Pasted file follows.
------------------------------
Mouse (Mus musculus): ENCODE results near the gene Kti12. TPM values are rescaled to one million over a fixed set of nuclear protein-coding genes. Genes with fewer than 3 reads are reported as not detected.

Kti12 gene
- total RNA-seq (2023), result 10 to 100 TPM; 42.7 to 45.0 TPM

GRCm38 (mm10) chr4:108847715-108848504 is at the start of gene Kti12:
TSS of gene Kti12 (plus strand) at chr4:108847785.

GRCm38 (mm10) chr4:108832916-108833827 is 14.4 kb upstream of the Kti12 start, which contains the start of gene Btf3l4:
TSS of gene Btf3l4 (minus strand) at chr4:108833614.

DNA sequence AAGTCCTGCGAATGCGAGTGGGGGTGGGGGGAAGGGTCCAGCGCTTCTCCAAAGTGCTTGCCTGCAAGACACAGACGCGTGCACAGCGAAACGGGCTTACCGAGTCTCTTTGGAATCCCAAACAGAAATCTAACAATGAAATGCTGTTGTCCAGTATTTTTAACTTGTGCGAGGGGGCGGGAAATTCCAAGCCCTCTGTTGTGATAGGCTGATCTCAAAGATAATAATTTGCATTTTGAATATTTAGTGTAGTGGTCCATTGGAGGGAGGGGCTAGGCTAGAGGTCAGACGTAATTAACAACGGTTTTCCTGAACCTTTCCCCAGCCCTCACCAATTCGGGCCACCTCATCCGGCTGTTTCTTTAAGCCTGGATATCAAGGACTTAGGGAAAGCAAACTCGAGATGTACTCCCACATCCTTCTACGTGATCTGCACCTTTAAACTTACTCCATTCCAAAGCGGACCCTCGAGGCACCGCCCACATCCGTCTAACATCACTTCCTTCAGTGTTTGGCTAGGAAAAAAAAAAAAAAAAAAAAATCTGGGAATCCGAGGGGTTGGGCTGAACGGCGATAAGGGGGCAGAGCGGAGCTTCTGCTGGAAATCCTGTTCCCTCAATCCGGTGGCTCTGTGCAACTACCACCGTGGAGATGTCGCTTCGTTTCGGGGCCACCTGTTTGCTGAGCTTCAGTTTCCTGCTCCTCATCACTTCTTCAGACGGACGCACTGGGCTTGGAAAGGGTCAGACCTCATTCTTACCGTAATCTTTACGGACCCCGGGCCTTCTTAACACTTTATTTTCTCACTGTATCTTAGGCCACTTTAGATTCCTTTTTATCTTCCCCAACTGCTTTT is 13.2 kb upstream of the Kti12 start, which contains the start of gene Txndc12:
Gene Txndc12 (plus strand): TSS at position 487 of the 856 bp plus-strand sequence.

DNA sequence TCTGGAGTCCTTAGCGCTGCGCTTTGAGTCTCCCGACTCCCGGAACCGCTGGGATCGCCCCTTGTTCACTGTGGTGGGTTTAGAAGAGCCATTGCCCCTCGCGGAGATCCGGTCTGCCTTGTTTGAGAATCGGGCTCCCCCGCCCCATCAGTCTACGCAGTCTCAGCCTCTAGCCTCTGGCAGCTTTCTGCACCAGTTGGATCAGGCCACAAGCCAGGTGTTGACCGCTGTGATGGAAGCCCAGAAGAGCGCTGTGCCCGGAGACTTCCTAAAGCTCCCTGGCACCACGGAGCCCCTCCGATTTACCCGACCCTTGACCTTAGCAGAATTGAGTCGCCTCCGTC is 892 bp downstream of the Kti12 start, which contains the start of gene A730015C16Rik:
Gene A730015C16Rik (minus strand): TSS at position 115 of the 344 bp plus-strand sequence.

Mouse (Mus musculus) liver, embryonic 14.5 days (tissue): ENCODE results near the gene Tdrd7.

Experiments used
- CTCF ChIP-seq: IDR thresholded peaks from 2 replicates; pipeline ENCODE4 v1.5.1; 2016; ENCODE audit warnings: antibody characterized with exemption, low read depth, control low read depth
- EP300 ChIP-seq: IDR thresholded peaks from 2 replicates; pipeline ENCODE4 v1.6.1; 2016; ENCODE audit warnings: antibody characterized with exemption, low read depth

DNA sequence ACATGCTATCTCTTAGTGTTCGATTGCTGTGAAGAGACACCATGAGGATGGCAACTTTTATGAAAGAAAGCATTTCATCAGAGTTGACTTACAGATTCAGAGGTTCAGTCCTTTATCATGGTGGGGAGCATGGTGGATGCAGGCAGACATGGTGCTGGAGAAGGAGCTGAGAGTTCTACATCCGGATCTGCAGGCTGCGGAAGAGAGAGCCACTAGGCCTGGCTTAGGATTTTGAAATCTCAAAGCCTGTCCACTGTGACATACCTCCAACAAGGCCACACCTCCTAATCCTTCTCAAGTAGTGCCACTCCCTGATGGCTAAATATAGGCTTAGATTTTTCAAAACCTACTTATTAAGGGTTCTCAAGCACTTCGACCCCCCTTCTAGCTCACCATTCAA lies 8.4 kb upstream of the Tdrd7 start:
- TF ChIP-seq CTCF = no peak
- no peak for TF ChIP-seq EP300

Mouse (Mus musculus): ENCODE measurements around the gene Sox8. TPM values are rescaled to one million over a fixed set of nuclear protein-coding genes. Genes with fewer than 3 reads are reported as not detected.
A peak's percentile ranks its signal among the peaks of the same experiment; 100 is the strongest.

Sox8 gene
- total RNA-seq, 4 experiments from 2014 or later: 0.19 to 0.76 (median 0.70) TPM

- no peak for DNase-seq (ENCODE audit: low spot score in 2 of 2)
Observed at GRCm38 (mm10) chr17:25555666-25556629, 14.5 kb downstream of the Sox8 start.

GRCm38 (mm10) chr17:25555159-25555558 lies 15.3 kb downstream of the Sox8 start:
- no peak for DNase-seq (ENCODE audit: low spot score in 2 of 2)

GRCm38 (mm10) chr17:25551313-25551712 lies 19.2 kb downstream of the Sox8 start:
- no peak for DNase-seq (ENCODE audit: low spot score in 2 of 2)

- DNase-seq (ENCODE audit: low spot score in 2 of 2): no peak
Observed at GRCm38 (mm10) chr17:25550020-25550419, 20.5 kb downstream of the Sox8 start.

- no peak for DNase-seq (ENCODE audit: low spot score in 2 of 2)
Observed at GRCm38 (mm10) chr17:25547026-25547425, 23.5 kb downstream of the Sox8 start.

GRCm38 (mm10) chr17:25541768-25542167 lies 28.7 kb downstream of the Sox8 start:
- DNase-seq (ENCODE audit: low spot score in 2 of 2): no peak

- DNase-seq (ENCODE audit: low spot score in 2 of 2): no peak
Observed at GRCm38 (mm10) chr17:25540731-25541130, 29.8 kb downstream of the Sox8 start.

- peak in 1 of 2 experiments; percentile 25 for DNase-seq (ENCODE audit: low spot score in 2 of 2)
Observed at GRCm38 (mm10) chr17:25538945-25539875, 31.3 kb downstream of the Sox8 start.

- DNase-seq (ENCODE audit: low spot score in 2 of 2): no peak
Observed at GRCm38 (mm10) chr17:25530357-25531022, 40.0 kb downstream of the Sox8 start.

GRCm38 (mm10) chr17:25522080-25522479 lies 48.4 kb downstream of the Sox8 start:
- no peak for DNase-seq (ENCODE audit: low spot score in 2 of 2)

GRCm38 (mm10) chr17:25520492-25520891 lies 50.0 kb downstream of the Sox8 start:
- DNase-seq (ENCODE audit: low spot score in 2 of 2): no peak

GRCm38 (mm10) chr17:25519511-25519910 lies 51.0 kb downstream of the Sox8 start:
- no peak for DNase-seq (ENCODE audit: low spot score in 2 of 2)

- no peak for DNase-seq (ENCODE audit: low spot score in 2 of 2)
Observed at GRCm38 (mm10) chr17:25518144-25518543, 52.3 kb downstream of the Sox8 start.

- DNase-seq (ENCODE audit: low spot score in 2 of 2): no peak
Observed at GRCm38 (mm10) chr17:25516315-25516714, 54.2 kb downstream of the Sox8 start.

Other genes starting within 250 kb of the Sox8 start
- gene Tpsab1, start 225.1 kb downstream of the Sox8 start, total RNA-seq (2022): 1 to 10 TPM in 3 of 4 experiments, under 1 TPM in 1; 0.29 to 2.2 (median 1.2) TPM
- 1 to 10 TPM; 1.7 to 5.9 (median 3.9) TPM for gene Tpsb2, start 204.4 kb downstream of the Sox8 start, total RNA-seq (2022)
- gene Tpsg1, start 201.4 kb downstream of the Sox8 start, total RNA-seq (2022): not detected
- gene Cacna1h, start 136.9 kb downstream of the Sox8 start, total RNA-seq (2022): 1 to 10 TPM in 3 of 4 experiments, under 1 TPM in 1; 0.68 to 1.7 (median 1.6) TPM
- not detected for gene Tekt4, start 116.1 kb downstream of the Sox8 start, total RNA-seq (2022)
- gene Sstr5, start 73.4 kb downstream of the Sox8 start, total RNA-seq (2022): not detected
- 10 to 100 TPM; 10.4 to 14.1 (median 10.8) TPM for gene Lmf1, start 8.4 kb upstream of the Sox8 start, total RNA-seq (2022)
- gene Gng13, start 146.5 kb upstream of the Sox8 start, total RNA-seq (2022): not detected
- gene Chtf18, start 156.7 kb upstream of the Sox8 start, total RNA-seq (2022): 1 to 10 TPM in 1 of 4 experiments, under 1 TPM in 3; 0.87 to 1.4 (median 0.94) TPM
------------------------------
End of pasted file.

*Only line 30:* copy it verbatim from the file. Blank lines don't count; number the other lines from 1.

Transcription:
Observed at GRCm38 (mm10) chr17:25550020-25550419, 20.5 kb downstream of the Sox8 start.